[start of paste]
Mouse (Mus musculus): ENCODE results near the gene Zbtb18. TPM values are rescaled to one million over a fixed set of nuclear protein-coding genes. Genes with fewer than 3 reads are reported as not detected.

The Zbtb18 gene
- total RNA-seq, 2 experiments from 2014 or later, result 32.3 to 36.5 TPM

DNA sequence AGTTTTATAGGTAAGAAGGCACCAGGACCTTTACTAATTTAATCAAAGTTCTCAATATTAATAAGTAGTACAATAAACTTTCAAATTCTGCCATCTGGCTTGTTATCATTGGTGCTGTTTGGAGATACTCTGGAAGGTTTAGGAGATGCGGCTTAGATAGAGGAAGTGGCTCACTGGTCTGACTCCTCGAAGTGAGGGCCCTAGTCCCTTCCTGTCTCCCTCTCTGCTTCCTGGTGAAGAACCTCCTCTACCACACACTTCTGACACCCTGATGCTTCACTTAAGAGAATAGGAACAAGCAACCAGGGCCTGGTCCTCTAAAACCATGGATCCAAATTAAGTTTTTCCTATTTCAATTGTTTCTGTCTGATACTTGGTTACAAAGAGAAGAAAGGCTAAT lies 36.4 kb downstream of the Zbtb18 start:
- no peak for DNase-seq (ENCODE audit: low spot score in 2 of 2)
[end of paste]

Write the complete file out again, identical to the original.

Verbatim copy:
Mouse (Mus musculus): ENCODE results near the gene Zbtb18. TPM values are rescaled to one million over a fixed set of nuclear protein-coding genes. Genes with fewer than 3 reads are reported as not detected.

The Zbtb18 gene
- total RNA-seq, 2 experiments from 2014 or later, result 32.3 to 36.5 TPM

DNA sequence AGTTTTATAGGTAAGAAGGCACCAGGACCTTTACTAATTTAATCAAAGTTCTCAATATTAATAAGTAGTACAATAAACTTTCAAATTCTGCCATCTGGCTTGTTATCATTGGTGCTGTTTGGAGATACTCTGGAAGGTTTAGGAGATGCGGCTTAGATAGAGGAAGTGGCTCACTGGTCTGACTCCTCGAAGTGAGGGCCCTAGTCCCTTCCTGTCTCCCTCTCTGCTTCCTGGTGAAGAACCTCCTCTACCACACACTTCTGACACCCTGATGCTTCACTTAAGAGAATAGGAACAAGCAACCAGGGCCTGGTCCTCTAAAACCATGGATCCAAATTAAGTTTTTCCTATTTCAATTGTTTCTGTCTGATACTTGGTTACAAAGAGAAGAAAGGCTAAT lies 36.4 kb downstream of the Zbtb18 start:
- no peak for DNase-seq (ENCODE audit: low spot score in 2 of 2)